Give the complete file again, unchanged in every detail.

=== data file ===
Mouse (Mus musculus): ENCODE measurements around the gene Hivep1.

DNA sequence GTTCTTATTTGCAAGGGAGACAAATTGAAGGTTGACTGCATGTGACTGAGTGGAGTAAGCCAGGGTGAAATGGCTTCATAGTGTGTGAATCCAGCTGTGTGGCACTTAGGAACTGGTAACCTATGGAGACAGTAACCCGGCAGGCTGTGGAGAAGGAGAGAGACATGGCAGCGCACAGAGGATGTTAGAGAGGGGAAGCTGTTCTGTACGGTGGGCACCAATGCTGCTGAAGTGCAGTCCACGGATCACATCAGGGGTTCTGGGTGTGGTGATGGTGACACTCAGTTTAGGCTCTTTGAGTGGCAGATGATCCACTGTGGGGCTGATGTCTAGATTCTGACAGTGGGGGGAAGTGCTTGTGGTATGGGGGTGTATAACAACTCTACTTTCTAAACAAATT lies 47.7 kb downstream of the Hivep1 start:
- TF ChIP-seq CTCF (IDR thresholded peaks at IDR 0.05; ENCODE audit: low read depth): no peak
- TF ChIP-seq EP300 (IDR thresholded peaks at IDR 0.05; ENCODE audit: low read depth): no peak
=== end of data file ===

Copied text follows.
Mouse (Mus musculus): ENCODE measurements around the gene Hivep1.

DNA sequence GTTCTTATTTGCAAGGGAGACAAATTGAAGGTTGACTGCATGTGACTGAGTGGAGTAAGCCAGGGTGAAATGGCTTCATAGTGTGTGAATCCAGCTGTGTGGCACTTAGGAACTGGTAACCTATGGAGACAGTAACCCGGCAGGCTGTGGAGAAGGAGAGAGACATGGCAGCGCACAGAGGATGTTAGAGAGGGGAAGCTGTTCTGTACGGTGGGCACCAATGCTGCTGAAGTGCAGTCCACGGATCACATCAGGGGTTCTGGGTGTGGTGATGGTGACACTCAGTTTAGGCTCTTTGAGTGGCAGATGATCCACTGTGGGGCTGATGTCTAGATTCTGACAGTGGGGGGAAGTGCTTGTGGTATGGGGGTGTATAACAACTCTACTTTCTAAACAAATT lies 47.7 kb downstream of the Hivep1 start:
- TF ChIP-seq CTCF (IDR thresholded peaks at IDR 0.05; ENCODE audit: low read depth): no peak
- TF ChIP-seq EP300 (IDR thresholded peaks at IDR 0.05; ENCODE audit: low read depth): no peak